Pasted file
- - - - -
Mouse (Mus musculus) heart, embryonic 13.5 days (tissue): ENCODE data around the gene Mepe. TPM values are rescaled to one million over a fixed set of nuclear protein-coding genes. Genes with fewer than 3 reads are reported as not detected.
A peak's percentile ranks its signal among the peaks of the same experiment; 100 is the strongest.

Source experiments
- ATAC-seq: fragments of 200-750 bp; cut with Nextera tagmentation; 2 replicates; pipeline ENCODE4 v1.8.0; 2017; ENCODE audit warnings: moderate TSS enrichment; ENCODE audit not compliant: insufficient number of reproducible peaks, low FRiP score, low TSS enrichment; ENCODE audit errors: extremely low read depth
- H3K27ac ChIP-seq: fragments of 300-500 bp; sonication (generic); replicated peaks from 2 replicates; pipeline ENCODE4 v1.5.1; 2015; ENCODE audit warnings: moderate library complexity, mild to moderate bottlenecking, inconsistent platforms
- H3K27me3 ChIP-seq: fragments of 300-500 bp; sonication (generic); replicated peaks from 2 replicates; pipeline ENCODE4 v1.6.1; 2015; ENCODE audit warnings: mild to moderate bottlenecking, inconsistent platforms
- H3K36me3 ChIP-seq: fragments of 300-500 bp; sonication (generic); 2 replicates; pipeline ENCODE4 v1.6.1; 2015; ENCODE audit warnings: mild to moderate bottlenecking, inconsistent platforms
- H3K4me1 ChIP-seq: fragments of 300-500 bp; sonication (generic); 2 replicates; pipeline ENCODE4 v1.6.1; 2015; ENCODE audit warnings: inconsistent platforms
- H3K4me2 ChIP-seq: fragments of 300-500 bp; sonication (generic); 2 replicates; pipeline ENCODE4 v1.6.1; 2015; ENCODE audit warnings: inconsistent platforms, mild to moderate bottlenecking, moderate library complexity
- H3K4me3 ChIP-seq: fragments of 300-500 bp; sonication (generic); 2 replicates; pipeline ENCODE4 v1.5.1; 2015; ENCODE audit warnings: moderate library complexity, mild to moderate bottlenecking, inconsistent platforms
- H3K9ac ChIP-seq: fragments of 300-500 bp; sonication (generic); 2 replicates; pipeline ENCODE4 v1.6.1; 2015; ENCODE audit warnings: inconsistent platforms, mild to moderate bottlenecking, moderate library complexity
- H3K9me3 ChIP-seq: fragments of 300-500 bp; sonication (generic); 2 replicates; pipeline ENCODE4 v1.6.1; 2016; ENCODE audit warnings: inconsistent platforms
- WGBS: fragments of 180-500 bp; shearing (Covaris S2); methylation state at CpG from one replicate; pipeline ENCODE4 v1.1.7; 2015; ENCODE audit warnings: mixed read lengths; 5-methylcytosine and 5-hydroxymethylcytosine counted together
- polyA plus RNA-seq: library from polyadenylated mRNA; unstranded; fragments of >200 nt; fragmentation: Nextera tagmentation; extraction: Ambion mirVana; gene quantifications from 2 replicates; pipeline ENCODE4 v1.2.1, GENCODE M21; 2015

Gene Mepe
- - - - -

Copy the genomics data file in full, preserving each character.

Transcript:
Mouse (Mus musculus) heart, embryonic 13.5 days (tissue): ENCODE data around the gene Mepe. TPM values are rescaled to one million over a fixed set of nuclear protein-coding genes. Genes with fewer than 3 reads are reported as not detected.
A peak's percentile ranks its signal among the peaks of the same experiment; 100 is the strongest.

Source experiments
- ATAC-seq: fragments of 200-750 bp; cut with Nextera tagmentation; 2 replicates; pipeline ENCODE4 v1.8.0; 2017; ENCODE audit warnings: moderate TSS enrichment; ENCODE audit not compliant: insufficient number of reproducible peaks, low FRiP score, low TSS enrichment; ENCODE audit errors: extremely low read depth
- H3K27ac ChIP-seq: fragments of 300-500 bp; sonication (generic); replicated peaks from 2 replicates; pipeline ENCODE4 v1.5.1; 2015; ENCODE audit warnings: moderate library complexity, mild to moderate bottlenecking, inconsistent platforms
- H3K27me3 ChIP-seq: fragments of 300-500 bp; sonication (generic); replicated peaks from 2 replicates; pipeline ENCODE4 v1.6.1; 2015; ENCODE audit warnings: mild to moderate bottlenecking, inconsistent platforms
- H3K36me3 ChIP-seq: fragments of 300-500 bp; sonication (generic); 2 replicates; pipeline ENCODE4 v1.6.1; 2015; ENCODE audit warnings: mild to moderate bottlenecking, inconsistent platforms
- H3K4me1 ChIP-seq: fragments of 300-500 bp; sonication (generic); 2 replicates; pipeline ENCODE4 v1.6.1; 2015; ENCODE audit warnings: inconsistent platforms
- H3K4me2 ChIP-seq: fragments of 300-500 bp; sonication (generic); 2 replicates; pipeline ENCODE4 v1.6.1; 2015; ENCODE audit warnings: inconsistent platforms, mild to moderate bottlenecking, moderate library complexity
- H3K4me3 ChIP-seq: fragments of 300-500 bp; sonication (generic); 2 replicates; pipeline ENCODE4 v1.5.1; 2015; ENCODE audit warnings: moderate library complexity, mild to moderate bottlenecking, inconsistent platforms
- H3K9ac ChIP-seq: fragments of 300-500 bp; sonication (generic); 2 replicates; pipeline ENCODE4 v1.6.1; 2015; ENCODE audit warnings: inconsistent platforms, mild to moderate bottlenecking, moderate library complexity
- H3K9me3 ChIP-seq: fragments of 300-500 bp; sonication (generic); 2 replicates; pipeline ENCODE4 v1.6.1; 2016; ENCODE audit warnings: inconsistent platforms
- WGBS: fragments of 180-500 bp; shearing (Covaris S2); methylation state at CpG from one replicate; pipeline ENCODE4 v1.1.7; 2015; ENCODE audit warnings: mixed read lengths; 5-methylcytosine and 5-hydroxymethylcytosine counted together
- polyA plus RNA-seq: library from polyadenylated mRNA; unstranded; fragments of >200 nt; fragmentation: Nextera tagmentation; extraction: Ambion mirVana; gene quantifications from 2 replicates; pipeline ENCODE4 v1.2.1, GENCODE M21; 2015

Gene Mepe